As content marketers, what does Valentine’s Day mean to us? Is it merely another example of holiday ambush marketing, or are there deeper strategies involved?
We all want to attract and engage our audience, but it takes more than a virtual valentine or a set of digital roses. It’s about emotions and how we play to the audiences’ desires and wishes, without appearing manufactured of course.
Want to make your audience swoon this Valentine’s Day? Here are a few tips to help you genuinely connect through content.
Emotion is a big part of the day, but some underestimate how emotive a business can be via its messaging, on this day and every other day. Love, passion, warmth – these can be important emotions when it comes to the content you create. However, many companies shy away from this for fear that their efforts will fall flat.
To do love (and do it well), consider this example of a subtle, yet powerful romantic gesture:
Google utilized their iconic doodle space for aheartwarming animated video, featuring a boy attempting to woo a girl. Google’s search engine product itself was featured in the spot, though only as a means to the joyful end.
The ultimate goal is to connect with your audience, so have content serve as a creative means to making a deep connection.
2. Make it visual
If you’ve been relying on text-heavy content, now’s the time to demonstrate your imaging skills. Consider changing social profile pictures to feature Valentine’s Day themes, creating a blog post with several graphic elements, and even making a video expressing appreciation for your audience. Even a short video of company executives thanking their customers can help spread the love around.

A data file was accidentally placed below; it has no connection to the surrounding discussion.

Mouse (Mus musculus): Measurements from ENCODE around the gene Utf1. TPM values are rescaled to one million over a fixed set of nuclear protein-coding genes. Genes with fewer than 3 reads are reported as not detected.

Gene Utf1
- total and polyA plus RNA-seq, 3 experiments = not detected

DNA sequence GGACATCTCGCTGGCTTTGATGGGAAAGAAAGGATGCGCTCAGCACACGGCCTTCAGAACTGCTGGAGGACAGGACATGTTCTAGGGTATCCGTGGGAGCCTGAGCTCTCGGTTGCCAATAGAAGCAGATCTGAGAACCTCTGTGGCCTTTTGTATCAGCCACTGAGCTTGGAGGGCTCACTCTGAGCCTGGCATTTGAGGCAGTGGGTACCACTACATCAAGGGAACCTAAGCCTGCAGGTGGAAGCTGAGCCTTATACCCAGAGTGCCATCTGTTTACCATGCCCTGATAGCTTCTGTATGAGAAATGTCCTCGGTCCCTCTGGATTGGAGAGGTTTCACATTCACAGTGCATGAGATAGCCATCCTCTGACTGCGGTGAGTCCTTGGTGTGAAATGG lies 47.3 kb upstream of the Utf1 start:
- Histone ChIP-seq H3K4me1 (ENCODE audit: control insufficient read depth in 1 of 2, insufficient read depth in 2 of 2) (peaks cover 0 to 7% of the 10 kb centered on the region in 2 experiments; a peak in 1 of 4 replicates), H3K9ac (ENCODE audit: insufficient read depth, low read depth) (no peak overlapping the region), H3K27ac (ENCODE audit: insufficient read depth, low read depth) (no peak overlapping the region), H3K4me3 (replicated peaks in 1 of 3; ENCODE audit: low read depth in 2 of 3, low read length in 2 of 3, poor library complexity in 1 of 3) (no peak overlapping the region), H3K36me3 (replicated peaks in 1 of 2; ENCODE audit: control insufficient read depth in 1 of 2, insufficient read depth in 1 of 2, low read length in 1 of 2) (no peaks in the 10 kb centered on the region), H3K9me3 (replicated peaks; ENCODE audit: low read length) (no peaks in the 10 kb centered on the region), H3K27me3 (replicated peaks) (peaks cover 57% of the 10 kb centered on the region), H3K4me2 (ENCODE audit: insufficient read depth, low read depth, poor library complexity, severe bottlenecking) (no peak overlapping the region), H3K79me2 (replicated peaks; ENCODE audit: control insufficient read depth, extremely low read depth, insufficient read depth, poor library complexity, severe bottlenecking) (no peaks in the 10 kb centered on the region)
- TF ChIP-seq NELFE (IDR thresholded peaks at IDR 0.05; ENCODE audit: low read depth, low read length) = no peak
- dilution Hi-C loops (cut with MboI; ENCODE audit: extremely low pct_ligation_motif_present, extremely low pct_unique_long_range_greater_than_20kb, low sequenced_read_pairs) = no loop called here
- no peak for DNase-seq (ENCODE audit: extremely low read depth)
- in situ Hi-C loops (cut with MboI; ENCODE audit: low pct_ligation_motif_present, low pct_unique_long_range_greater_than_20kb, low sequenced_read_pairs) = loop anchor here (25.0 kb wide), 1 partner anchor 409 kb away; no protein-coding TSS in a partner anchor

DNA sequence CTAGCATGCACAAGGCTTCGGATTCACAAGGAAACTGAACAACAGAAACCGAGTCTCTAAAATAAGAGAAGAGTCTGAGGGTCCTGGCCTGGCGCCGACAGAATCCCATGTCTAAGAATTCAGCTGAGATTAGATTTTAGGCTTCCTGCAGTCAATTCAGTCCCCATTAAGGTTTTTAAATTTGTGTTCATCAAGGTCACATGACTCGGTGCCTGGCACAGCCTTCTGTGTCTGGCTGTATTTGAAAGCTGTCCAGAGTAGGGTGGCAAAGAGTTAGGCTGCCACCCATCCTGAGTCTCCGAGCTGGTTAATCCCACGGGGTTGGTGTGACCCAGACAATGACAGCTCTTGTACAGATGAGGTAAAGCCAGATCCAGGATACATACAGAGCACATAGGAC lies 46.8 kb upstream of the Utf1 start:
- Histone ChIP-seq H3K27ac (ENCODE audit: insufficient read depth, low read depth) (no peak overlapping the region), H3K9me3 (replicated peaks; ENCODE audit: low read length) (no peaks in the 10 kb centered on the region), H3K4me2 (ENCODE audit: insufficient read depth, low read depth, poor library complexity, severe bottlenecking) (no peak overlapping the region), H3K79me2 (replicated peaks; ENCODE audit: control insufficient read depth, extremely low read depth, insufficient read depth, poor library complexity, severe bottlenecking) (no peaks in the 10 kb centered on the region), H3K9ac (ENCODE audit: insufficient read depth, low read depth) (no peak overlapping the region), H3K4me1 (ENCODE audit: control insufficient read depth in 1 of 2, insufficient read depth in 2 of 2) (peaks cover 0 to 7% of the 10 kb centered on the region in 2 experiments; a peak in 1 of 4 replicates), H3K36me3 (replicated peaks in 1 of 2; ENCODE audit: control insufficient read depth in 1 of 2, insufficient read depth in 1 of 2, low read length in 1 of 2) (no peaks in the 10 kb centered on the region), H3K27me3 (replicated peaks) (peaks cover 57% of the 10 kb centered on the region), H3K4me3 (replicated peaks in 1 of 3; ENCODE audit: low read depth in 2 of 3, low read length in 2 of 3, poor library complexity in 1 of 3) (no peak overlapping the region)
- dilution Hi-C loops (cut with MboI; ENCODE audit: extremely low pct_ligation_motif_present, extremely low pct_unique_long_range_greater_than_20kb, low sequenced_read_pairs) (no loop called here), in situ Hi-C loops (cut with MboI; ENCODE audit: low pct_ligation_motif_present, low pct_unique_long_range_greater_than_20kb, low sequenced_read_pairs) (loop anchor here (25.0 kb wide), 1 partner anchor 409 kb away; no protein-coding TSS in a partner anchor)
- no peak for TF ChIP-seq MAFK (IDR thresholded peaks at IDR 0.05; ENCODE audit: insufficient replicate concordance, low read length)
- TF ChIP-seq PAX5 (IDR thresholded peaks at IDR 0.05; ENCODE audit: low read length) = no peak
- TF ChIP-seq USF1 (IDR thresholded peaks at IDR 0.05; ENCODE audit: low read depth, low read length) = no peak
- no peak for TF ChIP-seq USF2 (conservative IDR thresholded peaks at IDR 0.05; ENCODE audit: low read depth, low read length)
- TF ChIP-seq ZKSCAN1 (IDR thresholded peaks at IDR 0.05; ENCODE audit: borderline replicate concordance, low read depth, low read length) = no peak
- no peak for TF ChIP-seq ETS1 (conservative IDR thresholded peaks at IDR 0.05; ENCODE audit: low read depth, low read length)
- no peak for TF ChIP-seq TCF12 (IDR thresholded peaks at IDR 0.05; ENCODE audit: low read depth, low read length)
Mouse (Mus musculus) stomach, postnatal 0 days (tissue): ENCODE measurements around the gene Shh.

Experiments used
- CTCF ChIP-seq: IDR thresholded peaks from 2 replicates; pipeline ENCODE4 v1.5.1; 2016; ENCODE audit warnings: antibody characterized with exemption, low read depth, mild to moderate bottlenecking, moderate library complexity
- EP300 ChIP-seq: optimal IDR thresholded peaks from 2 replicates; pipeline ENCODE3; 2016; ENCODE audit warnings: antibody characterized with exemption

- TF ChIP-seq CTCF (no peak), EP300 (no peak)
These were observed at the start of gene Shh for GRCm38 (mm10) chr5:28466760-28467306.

Arming your audience with visuals to help them spread the love is also a great way to connect. One example of this that I personally love is the Oreo Cupid campaign, which leveraged user submissions to create simple, shareable images that instantly spread across social networks.
3. Learn their love languages
If your audience won’t respond well to overly-romantic or emotional content, tweak your Valentine’s Day campaigns to fit their preferences.
For example, some companies play up Singles Appreciation Day – the humorous alternative that celebrates singles instead of relationships. Others invite singles to mingle with fun dating tips, like those found in the form of articles, videos and even embedded SlideShares on professional dating service It’s Just Lunch‘s Company Page.
Look at the personas that you’ve built when planning your content strategy – are they more likely to swoon from a playful, romantic piece of content, or would it fall on deaf ears? Understand your audience and proceed accordingly.
4. Share the love
Valentine’s Day is one for giving and receiving, so let your audience share in the campaign. Crowdsourcing helps put a personal stamp on your content, allowing your audience to play a part. In turn, they are more likely to appreciate the content, which leads to more likes and shares.
Then, go a step further and feature these customers on company blogs and social pages to increase the emotional connection.
Scribbler, a UK-based greeting card service, asked their customers a simple question: What is their definition of love? Through a form on the Scribber blog, customers were able to answer three short questions and subsequently enter a contest. Answers were compiled in a special eBook shortly afterward (see below).
Your customers want to feel special, and Valentine’s Day is an ideal time to spread the love. Even a simple thank you shows that you appreciate their business – and that there are emotional beings living behind those branded walls. It is possible to love a business as much as the people who work for it, and knowing your audience helps build that connection throughout the year.